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In Improvised Continent, Richard Cándida Smith synthesizes over seventy years of Pan-American cultural activity in the United States and shows how Latin American artists and writers challenged U.S. citizens about their place in the world and about the kind of global relations the country's interests could allow.
Richard Candida Smith is Professor Emeritus of History at the University of California, Berkeley. He is author of several books, including The Modern Moves West: California Artists and Democratic Culture in the Twentieth Century, also available from the University of Pennsylvania Press.
"Poets, painters, policymakers, and others wrestle over pan-American hopes and disappointments in Richard Cándida Smith's illuminating and thoughtful work. Spanning the twentieth century, and ranging across diverse sources in four languages, Improvised Continent brings new cultural and intellectual depth to the history of Latin American and U.S. relations."—Brooke L. Blower, Boston University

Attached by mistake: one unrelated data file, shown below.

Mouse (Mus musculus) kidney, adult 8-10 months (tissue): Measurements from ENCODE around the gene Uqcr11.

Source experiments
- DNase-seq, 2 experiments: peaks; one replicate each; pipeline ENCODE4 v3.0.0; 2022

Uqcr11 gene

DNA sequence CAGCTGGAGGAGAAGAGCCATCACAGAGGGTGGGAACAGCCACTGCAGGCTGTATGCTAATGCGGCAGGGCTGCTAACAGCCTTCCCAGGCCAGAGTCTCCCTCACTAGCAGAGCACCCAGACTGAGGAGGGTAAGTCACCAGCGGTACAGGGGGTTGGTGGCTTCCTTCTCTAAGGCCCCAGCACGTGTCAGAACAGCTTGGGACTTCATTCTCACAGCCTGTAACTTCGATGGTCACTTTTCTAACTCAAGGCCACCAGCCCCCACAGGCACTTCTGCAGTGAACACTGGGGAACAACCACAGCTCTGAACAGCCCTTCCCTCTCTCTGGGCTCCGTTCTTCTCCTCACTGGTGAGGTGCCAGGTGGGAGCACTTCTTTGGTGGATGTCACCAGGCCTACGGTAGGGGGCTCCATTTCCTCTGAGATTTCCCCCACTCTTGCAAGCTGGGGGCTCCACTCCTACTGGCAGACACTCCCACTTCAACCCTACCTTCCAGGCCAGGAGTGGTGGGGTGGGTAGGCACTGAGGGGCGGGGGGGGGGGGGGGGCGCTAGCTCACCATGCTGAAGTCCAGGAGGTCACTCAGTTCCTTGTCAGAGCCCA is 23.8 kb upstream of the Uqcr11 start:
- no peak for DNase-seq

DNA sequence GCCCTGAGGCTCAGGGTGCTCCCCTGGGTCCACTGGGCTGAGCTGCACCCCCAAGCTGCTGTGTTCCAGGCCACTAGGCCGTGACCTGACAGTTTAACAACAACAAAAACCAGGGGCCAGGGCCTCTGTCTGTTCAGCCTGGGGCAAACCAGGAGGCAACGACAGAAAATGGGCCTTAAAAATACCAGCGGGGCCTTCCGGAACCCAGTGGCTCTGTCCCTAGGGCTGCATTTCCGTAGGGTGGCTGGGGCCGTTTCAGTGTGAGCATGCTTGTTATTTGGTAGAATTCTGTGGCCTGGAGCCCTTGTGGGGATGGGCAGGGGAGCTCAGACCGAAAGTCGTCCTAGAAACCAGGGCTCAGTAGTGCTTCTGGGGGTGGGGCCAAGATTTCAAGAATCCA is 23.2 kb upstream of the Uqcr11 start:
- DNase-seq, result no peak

"Count Richard Candida Smith among the best of those scholars doing transnational history. Improvised Continent is a brilliant investigation of U.S. and Latin American intellectuals and artists who formed networks that the United States used for its cultural diplomacy. But as Candida Smith deftly shows, there was an irony in cultural imperialism, as these intellectuals and artists served not only to teach U.S. audiences about the rest of the Americas. They also served as critics of American society and offered up a distinctly robust liberalism rooted in the utopia of pan-Americanism."—Andrew Hartman, author of A War for the Soul of America: A History of the Culture Wars
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